In this book, commentator, NPR producer, and journalist Halpern takes readers on an underground tour of the world of consumer debt collection. In Buffalo, Bangor, and Las Vegas, readers meet shady characters they probably do not want living next door (or certainly not marrying their daughters), as well as organizations and activities never talked about publicly. Readers are also introduced to sketchy practices in which “paper”—an overdue receivable owed to a bank or credit card company—is packaged with other debts and sold at a steep discount to collection agencies who employ a myriad of quasi-illegal tactics to hound debtors in the hope of recouping a handsome return on (their pennies on the dollar) investment. Chapter titles such as “The King of Crap,” “Scoring in Vegas,” and “The White Man’s Dope” are indicative of the fascinating odyssey the author paints of this unregulated, Wild West industry. Although the book is devoid of tables and index and has only modest notes, Halpern nevertheless provides an informative, hard to put down book reminiscent of popular Hollywood tales such as Scorsese’s The Wolf of Wall Street or Elmore Leonard’s Get Shorty. This time, however, characters are at the bottom-feeder end of the economic food chain. Summing Up: Recommended. Lower-division undergraduates and above; general readers. —A. R. Sanderson, University of Chicago

James, Deborah. Money from nothing: indebtedness and aspiration in South Africa. Stanford, 2015. 282p bibl index afp ISBN 9780804791113, $85.00; ISBN 9780804792677 pbk, $25.95.
Reviewed in CHOICE May 2015

Partly perhaps because of its history, Africa (southern Africa in particular) has been a fertile region for work by social anthropologists on economic topics. This book is an especially good exemplar. James (anthropology, London School of Economics) examines issues of debt and credit in South Africa over the last couple of decades through the lens of ethnography, focusing on those who were mostly excluded from formal credit (other than rent-to-own contracts) under apartheid. The author examines the lived experience—mostly from the viewpoint of individuals and households—and the conflicting forces and motivations under which they act. She also follows government and private sector initiatives to “bank the unbanked” and the consequent successes and failures in the widespread striving for upward economic mobility and improved living standards. The overall result is a highly readable account of the formal and informal institutions of credit and indebtedness—as well as the networks of obligation, reciprocity, and rejection—enlivened throughout by vignettes and analysis derived from her ethnographic fieldwork in peri-urban areas of the province of Gauteng. Included are 16 pages of endnotes, another 16 pages of bibliography, and an excellent index. Strongly recommended for all libraries. Summing Up: Highly recommended. All readers. —J. H. Cobbe, Florida State University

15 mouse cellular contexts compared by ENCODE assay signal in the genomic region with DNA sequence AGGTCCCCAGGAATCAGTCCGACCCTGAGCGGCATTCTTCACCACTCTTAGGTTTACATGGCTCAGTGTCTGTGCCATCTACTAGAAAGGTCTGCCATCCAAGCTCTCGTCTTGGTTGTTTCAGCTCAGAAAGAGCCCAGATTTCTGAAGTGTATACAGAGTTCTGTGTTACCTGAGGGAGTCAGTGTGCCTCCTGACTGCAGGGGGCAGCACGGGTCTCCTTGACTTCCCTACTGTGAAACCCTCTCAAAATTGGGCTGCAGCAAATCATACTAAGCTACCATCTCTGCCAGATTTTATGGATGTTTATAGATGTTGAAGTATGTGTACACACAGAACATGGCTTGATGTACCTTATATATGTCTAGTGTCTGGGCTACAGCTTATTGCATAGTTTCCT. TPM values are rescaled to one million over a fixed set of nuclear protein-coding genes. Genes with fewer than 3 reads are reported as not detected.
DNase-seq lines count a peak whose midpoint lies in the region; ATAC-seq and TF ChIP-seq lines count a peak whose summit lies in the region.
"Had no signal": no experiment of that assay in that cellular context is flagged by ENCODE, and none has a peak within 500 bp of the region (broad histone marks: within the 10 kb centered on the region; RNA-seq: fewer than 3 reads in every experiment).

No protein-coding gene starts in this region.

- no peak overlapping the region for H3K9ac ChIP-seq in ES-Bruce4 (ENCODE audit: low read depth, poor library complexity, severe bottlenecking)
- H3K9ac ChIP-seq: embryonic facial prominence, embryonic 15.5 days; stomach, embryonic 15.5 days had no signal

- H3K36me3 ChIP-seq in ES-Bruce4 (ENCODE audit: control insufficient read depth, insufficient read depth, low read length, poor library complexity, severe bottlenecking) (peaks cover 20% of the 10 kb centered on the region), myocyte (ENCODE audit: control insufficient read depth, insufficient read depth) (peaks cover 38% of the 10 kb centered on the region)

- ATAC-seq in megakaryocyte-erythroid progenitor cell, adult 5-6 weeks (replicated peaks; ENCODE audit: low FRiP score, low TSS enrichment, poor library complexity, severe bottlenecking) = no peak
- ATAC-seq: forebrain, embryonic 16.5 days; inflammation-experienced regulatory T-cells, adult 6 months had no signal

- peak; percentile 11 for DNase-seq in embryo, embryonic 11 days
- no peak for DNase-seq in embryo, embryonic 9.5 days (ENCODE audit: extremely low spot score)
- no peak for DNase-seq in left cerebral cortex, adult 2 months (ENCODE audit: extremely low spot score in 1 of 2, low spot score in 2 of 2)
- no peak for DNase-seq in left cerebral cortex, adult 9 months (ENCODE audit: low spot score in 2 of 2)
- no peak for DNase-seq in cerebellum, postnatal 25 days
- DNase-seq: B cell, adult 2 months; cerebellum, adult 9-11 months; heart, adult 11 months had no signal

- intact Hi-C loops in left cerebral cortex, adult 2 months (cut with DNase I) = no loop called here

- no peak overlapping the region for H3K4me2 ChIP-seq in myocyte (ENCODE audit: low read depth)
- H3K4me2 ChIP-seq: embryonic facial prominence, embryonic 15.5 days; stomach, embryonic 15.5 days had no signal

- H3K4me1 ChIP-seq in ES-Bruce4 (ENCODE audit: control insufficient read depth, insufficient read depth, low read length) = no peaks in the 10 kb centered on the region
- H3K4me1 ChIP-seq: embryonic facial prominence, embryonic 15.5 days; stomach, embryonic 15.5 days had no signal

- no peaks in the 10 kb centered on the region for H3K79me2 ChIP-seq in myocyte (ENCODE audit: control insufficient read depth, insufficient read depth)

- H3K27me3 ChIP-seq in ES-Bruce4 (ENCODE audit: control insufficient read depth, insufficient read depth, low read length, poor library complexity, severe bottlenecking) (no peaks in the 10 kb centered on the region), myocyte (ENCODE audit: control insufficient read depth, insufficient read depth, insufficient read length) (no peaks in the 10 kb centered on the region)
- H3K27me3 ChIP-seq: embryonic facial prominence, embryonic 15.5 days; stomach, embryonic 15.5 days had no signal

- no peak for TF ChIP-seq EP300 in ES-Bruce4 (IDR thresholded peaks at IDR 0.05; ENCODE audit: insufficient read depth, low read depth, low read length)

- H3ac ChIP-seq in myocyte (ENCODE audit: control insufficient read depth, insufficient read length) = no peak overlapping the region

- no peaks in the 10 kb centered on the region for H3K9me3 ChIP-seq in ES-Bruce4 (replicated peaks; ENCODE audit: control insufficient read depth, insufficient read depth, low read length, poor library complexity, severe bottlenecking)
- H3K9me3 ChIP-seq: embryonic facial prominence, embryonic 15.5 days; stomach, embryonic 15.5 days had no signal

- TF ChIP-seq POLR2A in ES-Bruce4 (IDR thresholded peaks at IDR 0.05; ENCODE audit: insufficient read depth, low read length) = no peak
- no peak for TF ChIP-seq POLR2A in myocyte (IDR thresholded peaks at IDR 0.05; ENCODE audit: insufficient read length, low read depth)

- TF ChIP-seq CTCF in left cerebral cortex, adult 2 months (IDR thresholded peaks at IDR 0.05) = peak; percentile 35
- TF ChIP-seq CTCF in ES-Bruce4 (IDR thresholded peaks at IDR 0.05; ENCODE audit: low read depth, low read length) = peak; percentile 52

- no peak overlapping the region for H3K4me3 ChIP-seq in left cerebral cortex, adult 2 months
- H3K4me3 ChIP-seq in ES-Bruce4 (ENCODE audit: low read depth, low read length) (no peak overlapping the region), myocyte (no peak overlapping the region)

Kwarteng, Kwasi. War and gold: a 500-year history of empires, adventures, and debt. Perseus Books/PublicAffairs, 2014. 424p bibl index ISBN 9781586487683, $28.99; ISBN 9781610391962 ebook, $28.99.
Reviewed in CHOICE January 2015

This carefully documented, scholarly, well-written work provides an account of the development of international financial institutions over the past five centuries. Kwarteng, an acclaimed author and a member of Parliament, covers the first four centuries succinctly but thoroughly in the first of four parts of the book. Having set the stage for examining the consequences of events from 1914 to the present, the author focuses in part 2 on WW I, the Great Depression, and WW II—all events that irreparably disrupted the international financial system, which had operated under the 19th-century’s discipline of the gold standard. Part 3 deals with the new world order emerging after WW II, the hegemony of the US, the Bretton Woods Agreement, and the gold exchange standard. The consequences of the end of the Bretton Woods Agreement and the gold exchange standard in 1973 are examined in part 4 along with the creation of the European Union and the euro, the rise of China, reliance on debt, and recurring financial crises. In the concluding section, the author explores the possibility of a future link to gold. Overall, the book is a captivating narrative of monetary history that starts and ends with gold. Summing Up: Highly Recommended. Lower-division undergraduates and above; general readers. —E. L. Whalen, Clarke College

Mellor, Mary. Debt or democracy: public money for sustainablity and social justice. Pluto, 2015. 215p bibl index afp ISBN 9780745335551, $60.00; ISBN 9780745335544 pbk, $18.00; ISBN 9781783717187 ebook, contact publisher for price.
Reviewed in CHOICE June 2016